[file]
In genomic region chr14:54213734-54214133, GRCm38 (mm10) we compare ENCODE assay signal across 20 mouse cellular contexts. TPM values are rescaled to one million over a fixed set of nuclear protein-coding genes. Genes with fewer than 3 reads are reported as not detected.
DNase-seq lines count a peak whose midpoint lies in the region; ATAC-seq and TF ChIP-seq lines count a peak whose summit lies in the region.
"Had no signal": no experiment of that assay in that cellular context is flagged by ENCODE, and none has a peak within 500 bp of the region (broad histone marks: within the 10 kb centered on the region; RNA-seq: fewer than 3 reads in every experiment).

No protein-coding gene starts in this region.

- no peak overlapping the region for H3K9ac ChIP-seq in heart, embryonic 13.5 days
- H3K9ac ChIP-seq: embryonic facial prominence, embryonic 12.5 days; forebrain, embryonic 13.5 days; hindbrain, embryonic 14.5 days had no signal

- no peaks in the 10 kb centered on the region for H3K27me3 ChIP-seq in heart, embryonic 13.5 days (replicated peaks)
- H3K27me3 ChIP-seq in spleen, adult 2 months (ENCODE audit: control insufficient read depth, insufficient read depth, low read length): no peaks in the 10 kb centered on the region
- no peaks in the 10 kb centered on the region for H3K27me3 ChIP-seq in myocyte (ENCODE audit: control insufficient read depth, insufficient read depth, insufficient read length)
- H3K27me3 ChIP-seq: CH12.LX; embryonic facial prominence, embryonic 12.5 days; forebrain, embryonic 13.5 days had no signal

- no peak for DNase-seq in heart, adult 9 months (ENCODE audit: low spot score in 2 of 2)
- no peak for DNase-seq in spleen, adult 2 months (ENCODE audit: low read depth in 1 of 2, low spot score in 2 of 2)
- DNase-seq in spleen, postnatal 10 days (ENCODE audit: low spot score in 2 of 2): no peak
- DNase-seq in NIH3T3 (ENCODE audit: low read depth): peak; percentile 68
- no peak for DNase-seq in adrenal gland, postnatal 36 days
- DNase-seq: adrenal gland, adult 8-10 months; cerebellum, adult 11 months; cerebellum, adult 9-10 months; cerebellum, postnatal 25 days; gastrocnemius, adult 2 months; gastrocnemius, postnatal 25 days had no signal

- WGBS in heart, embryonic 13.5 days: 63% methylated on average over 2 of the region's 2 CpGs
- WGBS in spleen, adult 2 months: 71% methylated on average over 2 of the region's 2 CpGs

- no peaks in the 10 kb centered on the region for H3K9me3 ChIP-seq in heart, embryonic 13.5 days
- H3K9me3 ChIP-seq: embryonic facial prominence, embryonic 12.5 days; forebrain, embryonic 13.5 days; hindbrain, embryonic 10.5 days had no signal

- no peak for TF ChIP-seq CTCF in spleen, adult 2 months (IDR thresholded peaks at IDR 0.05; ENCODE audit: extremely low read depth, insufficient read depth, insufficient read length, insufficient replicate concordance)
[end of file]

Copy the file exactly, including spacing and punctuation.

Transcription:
In genomic region chr14:54213734-54214133, GRCm38 (mm10) we compare ENCODE assay signal across 20 mouse cellular contexts. TPM values are rescaled to one million over a fixed set of nuclear protein-coding genes. Genes with fewer than 3 reads are reported as not detected.
DNase-seq lines count a peak whose midpoint lies in the region; ATAC-seq and TF ChIP-seq lines count a peak whose summit lies in the region.
"Had no signal": no experiment of that assay in that cellular context is flagged by ENCODE, and none has a peak within 500 bp of the region (broad histone marks: within the 10 kb centered on the region; RNA-seq: fewer than 3 reads in every experiment).

No protein-coding gene starts in this region.

- no peak overlapping the region for H3K9ac ChIP-seq in heart, embryonic 13.5 days
- H3K9ac ChIP-seq: embryonic facial prominence, embryonic 12.5 days; forebrain, embryonic 13.5 days; hindbrain, embryonic 14.5 days had no signal

- no peaks in the 10 kb centered on the region for H3K27me3 ChIP-seq in heart, embryonic 13.5 days (replicated peaks)
- H3K27me3 ChIP-seq in spleen, adult 2 months (ENCODE audit: control insufficient read depth, insufficient read depth, low read length): no peaks in the 10 kb centered on the region
- no peaks in the 10 kb centered on the region for H3K27me3 ChIP-seq in myocyte (ENCODE audit: control insufficient read depth, insufficient read depth, insufficient read length)
- H3K27me3 ChIP-seq: CH12.LX; embryonic facial prominence, embryonic 12.5 days; forebrain, embryonic 13.5 days had no signal

- no peak for DNase-seq in heart, adult 9 months (ENCODE audit: low spot score in 2 of 2)
- no peak for DNase-seq in spleen, adult 2 months (ENCODE audit: low read depth in 1 of 2, low spot score in 2 of 2)
- DNase-seq in spleen, postnatal 10 days (ENCODE audit: low spot score in 2 of 2): no peak
- DNase-seq in NIH3T3 (ENCODE audit: low read depth): peak; percentile 68
- no peak for DNase-seq in adrenal gland, postnatal 36 days
- DNase-seq: adrenal gland, adult 8-10 months; cerebellum, adult 11 months; cerebellum, adult 9-10 months; cerebellum, postnatal 25 days; gastrocnemius, adult 2 months; gastrocnemius, postnatal 25 days had no signal

- WGBS in heart, embryonic 13.5 days: 63% methylated on average over 2 of the region's 2 CpGs
- WGBS in spleen, adult 2 months: 71% methylated on average over 2 of the region's 2 CpGs

- no peaks in the 10 kb centered on the region for H3K9me3 ChIP-seq in heart, embryonic 13.5 days
- H3K9me3 ChIP-seq: embryonic facial prominence, embryonic 12.5 days; forebrain, embryonic 13.5 days; hindbrain, embryonic 10.5 days had no signal

- no peak for TF ChIP-seq CTCF in spleen, adult 2 months (IDR thresholded peaks at IDR 0.05; ENCODE audit: extremely low read depth, insufficient read depth, insufficient read length, insufficient replicate concordance)